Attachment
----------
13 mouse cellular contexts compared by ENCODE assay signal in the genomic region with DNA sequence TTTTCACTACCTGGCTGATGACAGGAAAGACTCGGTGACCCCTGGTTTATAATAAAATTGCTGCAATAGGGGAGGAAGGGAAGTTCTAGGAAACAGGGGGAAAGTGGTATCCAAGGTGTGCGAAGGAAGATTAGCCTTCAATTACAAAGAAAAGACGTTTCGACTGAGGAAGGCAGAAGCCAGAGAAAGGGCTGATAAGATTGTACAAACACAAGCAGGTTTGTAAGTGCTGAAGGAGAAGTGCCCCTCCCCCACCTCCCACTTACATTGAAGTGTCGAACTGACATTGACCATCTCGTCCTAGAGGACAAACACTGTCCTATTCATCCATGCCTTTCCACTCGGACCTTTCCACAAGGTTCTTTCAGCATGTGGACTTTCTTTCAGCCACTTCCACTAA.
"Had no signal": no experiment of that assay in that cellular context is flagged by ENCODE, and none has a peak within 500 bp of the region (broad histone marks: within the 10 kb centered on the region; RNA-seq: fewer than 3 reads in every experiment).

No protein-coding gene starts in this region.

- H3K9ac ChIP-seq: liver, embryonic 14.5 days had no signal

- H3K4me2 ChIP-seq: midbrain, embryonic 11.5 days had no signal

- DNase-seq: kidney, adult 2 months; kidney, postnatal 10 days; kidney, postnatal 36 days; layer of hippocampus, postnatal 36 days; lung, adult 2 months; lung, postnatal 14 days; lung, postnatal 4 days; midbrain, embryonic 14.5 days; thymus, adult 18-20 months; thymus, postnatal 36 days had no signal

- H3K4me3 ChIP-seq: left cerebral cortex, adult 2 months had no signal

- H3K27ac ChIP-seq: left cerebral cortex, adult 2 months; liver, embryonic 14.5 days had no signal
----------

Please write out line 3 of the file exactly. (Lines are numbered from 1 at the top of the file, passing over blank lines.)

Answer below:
No protein-coding gene starts in this region.